8. Clinton decides to take a summer break. August 1, 2016.

Trump wasn’t dead. And the polls clearly showed that whatever he said or did, he still commanded between 36 and 43 percent of the national vote. The partisan divide was simply that stark, the animosity toward Clinton that real.

But it was a genuine boot-on-neck moment for Clinton’s Brooklyn operation.

Too bad it was the height of summer, and the Clintons had made plans they refused to change with their rich friends. So, the race almost, seemingly in the bag, Clinton came off the road, for a work-and-play semi-hiatus to regroup for the big fall push that saw her take four consecutive weekends off the trail, post-convention.

So at this moment of Trump’s maximum vulnerability, Clinton was work-vacationing with the likes of Jon Bon Jovi, Paul McCartney and Jimmy Buffett in the manses of Long Island, Beverly Hills, Martha’s Vineyard and Silicon Valley.

But Trump, surprisingly resilient and coachable when he needed to be, was to make masterful use of Clinton’s absence.

9. Trump goes scorched earth after Access Hollywood tape. October 7, 2016.

One month before Election Day, Donald Trump was hit by a bombshell that would have spelled instant electoral death for anybody without his chutzpah (or even a human-apportioned sense of shame).

On a Friday morning four weeks before the voting, the Washington Postobtained a hot-mic tape from a 2005 appearance on Access Hollywood in which Trump described in gross detail an incident in which he had sexually assaulted a woman who resisted his romantic entreaties.

The fallout was swift, damaging and seemingly campaign-killing.

The candidate’s daughter Ivanka, two people close to the family said, was mortified, and urged him to apologize immediately.

Trump’s natural instinct—stoked by Bannon’s attack-when-attacked attitude—was to give as little ground as possible.

One longtime adviser to Trump described the strategy this way: He couldn’t do anything about the tape—it was out there for everybody to hear—but he could stick with “his core brand” by reinforcing his refusal to play by the usual rules of politics.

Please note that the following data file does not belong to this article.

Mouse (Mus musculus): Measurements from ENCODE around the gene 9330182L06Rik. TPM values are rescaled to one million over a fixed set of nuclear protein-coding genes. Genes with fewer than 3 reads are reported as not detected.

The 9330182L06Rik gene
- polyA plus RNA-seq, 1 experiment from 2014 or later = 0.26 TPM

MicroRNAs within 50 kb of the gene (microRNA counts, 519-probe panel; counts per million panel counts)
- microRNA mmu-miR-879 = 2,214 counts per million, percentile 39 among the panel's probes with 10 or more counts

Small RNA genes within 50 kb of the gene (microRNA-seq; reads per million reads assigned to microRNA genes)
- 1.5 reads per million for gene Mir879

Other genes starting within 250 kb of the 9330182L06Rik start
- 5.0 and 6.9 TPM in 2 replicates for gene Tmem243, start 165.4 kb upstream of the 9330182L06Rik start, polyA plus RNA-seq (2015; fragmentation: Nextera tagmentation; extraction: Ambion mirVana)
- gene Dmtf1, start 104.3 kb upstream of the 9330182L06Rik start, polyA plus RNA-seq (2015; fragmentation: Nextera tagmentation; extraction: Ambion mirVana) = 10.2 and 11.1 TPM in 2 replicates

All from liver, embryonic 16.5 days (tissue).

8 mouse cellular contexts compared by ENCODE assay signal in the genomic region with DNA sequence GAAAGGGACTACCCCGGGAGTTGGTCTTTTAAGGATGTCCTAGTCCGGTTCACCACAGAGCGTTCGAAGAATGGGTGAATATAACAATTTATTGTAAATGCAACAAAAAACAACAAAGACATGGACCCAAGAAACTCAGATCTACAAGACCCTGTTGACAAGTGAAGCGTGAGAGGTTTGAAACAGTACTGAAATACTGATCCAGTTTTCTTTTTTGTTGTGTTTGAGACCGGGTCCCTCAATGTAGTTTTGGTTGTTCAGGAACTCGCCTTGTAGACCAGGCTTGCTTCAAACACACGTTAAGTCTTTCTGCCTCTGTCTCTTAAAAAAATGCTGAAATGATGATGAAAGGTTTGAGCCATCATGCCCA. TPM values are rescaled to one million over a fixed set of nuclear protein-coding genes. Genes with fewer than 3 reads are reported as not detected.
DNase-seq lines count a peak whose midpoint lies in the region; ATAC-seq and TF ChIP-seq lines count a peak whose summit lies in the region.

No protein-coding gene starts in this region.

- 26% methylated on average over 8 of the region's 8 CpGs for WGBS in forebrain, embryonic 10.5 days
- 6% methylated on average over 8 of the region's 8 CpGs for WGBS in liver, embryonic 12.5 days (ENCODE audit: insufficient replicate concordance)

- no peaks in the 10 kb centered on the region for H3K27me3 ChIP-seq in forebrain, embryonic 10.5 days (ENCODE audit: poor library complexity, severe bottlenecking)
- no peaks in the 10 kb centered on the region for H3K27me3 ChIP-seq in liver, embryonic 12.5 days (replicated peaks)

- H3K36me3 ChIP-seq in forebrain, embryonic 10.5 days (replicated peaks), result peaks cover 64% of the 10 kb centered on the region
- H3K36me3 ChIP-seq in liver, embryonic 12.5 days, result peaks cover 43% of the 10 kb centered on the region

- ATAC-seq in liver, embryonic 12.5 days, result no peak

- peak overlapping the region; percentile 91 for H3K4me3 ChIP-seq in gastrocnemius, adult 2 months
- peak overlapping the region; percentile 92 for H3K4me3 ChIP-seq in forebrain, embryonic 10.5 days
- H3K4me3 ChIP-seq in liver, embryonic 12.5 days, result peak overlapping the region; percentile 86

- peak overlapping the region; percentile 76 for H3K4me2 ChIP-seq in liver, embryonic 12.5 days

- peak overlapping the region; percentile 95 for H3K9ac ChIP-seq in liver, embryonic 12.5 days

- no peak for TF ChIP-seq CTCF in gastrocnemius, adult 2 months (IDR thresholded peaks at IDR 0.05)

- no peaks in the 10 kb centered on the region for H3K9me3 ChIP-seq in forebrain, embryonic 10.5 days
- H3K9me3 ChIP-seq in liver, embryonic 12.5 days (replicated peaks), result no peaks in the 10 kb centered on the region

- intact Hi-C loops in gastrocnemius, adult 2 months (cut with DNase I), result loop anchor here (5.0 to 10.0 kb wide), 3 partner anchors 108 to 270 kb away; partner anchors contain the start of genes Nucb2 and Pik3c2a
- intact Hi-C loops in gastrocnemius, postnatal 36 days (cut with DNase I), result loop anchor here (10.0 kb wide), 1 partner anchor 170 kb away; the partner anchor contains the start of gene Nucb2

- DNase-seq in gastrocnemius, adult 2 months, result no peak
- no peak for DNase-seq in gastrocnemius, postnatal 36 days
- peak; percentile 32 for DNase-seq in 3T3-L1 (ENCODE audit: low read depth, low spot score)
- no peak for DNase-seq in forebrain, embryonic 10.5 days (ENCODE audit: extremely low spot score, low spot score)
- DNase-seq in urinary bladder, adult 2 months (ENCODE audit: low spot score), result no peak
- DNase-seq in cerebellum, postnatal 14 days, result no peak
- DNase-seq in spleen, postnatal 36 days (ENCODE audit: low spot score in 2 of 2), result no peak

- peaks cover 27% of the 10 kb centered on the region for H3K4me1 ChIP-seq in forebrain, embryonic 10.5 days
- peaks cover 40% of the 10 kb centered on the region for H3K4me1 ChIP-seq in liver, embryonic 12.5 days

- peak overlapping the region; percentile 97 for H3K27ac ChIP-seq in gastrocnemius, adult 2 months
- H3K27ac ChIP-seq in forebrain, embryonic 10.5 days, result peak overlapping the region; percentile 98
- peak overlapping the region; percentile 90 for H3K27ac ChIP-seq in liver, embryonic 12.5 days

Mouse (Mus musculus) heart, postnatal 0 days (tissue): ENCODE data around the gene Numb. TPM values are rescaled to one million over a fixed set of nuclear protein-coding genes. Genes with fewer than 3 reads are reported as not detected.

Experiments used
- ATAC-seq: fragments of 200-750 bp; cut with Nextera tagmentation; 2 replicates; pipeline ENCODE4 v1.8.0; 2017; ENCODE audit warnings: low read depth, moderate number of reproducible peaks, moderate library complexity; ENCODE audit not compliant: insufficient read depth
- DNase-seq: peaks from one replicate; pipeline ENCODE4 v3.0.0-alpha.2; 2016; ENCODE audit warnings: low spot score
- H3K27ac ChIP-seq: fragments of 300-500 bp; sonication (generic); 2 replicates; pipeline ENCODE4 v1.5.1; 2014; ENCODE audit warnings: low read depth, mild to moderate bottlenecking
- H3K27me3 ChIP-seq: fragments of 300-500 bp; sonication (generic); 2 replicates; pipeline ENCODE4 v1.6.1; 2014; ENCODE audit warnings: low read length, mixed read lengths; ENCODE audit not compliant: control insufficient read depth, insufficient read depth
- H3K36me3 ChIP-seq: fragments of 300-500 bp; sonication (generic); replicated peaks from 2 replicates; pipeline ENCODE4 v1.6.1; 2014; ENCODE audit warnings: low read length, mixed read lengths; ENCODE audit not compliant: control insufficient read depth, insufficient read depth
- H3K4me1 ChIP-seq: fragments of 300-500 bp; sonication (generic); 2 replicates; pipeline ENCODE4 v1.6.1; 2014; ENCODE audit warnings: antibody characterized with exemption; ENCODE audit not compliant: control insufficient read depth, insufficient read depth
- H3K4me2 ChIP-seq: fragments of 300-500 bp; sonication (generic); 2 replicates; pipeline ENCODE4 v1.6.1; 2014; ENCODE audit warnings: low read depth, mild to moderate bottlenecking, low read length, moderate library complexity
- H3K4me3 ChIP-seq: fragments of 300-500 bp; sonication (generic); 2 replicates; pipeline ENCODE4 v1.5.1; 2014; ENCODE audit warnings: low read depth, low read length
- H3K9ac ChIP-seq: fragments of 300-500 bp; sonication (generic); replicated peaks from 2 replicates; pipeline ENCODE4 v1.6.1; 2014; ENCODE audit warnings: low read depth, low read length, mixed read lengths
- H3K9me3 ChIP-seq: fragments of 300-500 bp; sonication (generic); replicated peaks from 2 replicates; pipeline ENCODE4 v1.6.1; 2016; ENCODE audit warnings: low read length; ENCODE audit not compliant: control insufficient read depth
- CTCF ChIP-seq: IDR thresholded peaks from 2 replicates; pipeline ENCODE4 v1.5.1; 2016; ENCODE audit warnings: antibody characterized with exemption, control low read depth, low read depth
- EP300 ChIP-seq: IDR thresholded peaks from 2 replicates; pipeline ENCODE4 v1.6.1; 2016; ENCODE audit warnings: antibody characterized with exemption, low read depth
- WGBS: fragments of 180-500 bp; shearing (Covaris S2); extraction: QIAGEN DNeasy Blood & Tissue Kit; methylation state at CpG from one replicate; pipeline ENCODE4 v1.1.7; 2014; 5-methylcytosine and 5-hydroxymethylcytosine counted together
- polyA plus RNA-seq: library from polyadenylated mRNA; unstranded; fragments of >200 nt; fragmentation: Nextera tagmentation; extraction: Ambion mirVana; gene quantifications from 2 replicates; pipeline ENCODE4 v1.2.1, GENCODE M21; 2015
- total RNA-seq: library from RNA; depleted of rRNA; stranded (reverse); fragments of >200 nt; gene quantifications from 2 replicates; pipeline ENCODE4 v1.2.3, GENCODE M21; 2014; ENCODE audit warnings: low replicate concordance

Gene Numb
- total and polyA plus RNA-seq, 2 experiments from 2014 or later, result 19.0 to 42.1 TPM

Trump came out of it seen as he wanted to be: a defiant candidate who flouted rules of “political correctness” and whose in-your-face candor consistently registered in polls as the perceived attribute voters liked most about him. And anyways, it was a classic Trump move: When you’re caught doing something indefensible don’t even try to defend it—attack.

Trump, a guy who couldn’t seem to shut up, urged his surrogates to “go dark,” according to a former aide.

Trump’s numbers collapsed again, but Bannon never doubted that his pal could pull it out and urged Trump to indulge his most brazen showman’s impulses by turning damning on-tape proof that he was a sexual harasser into a populist crusade against the “rigged system.

10. Jim Comey sends a letter to Congress. October 28, 2016.

Clinton wanted to run her campaign her own way. To the frustration of her staff, that often entailed less retail campaigning: She insisted more often than not on flying back to her house in Chappaqua on most days, and held her debate prep sessions at a nearby conference center instead of doing them on-the-fly in battleground states, so she could combine cramming and campaigning.

That hesitation about “the campaigning part” was why, despite their confidence Clinton would pull out a win, many in her camp came to see the campaign as a high-stakes game of musical chairs: The candidate who had the worst final news cycle would probably lose.

It was Clinton.

On a sleepy Friday afternoon 10 days before the election, FBI Director James Comey sent a letter informing Congress that he had obtained a big new batch of emails pertaining to Clinton’s email server. It was a revelation widely (and inaccurately) cast as his decision to “reopen” the case, after having announced in early July that Clinton had been cleared of wrongdoing but had been reckless in setting up her private email server.

Top officials for both campaigns said the revelation—which turned out to be an inconsequential cache of previously parsed emails kept on the laptop of Clinton aide Huma Abedin’s estranged husband, Anthony Weiner—was a game-changer in a race in which Clinton had little margin for error.